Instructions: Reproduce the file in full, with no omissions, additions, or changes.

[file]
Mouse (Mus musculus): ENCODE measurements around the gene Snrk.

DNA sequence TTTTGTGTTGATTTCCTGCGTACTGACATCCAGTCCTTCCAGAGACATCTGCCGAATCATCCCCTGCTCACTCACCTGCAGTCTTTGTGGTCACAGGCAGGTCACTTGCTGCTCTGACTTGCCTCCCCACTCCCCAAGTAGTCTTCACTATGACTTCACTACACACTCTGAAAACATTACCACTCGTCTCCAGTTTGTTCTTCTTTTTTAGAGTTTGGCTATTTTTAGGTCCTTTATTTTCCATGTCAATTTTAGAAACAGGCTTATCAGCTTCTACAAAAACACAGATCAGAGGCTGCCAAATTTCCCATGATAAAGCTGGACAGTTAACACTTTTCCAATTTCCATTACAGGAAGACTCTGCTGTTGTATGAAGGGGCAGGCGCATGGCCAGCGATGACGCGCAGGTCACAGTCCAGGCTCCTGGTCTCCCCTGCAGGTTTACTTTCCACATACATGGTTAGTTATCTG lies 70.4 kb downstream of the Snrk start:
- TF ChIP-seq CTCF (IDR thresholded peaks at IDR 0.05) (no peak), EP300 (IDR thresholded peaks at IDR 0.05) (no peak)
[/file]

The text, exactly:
Mouse (Mus musculus): ENCODE measurements around the gene Snrk.

DNA sequence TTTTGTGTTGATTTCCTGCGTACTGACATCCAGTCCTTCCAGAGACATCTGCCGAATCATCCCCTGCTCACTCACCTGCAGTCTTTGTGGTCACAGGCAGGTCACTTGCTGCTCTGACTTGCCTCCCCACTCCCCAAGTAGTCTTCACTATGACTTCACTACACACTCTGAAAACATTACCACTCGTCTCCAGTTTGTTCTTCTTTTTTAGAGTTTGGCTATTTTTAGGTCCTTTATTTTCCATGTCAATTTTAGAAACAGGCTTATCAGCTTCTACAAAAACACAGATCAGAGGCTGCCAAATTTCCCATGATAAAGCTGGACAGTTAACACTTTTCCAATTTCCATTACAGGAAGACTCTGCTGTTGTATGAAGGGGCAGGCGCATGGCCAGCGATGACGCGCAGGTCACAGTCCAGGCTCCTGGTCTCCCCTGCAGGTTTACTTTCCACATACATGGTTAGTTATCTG lies 70.4 kb downstream of the Snrk start:
- TF ChIP-seq CTCF (IDR thresholded peaks at IDR 0.05) (no peak), EP300 (IDR thresholded peaks at IDR 0.05) (no peak)